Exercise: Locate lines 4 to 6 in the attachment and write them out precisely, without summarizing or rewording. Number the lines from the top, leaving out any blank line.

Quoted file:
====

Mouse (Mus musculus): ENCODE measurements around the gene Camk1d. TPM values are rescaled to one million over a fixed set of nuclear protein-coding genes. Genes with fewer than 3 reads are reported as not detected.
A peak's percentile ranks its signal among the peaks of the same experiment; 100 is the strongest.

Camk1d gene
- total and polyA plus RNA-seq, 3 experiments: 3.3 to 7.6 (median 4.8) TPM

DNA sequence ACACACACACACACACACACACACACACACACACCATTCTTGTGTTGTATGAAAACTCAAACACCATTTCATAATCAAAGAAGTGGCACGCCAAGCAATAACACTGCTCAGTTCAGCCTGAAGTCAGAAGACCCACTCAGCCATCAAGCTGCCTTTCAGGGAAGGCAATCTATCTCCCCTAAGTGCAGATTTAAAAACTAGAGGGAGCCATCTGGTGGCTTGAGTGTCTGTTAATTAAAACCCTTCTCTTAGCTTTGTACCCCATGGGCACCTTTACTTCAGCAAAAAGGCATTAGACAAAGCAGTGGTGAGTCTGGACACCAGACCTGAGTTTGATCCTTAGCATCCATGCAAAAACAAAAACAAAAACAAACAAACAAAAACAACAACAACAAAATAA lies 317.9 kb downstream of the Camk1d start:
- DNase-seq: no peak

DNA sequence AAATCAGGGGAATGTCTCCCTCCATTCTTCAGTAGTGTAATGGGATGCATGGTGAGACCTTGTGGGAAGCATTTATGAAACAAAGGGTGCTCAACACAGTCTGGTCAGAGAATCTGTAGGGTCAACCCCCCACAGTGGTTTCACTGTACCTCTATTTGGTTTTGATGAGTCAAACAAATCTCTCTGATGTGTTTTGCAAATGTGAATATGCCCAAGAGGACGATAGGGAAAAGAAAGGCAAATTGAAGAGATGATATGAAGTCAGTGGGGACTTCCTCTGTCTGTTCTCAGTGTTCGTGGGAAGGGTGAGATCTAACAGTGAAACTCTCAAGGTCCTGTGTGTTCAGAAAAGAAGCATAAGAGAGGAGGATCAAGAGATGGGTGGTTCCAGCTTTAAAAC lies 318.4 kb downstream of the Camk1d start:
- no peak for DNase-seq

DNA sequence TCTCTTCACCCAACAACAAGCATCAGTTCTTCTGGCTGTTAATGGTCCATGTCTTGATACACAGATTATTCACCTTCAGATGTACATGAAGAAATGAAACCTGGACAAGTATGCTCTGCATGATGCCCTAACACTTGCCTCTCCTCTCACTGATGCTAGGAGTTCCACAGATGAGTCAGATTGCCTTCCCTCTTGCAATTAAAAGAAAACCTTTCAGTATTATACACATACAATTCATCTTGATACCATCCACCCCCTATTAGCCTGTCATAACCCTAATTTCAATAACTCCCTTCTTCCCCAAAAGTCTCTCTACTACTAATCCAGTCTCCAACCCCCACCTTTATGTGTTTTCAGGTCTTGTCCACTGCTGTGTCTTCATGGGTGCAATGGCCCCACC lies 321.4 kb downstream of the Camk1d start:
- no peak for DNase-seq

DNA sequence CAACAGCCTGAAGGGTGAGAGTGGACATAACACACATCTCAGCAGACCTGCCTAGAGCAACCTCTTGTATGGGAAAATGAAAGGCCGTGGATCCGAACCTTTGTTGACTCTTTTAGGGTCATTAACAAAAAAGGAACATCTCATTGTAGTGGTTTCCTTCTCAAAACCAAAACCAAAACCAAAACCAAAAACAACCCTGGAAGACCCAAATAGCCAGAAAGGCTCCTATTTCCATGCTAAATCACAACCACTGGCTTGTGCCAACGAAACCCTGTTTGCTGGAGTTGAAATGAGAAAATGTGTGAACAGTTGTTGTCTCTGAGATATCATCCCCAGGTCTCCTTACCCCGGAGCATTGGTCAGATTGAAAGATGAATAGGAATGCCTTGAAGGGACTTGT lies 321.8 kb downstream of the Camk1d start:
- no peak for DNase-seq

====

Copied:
- total and polyA plus RNA-seq, 3 experiments: 3.3 to 7.6 (median 4.8) TPM

DNA sequence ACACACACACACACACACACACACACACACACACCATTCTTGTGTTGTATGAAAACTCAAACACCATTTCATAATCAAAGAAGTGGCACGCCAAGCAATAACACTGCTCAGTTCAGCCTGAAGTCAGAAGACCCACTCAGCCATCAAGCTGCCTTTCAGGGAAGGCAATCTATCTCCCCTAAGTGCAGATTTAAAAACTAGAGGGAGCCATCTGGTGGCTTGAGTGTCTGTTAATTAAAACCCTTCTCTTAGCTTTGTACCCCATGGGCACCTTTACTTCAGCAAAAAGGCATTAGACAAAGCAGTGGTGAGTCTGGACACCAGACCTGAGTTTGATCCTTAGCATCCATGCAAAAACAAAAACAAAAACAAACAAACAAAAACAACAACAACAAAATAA lies 317.9 kb downstream of the Camk1d start:
- DNase-seq: no peak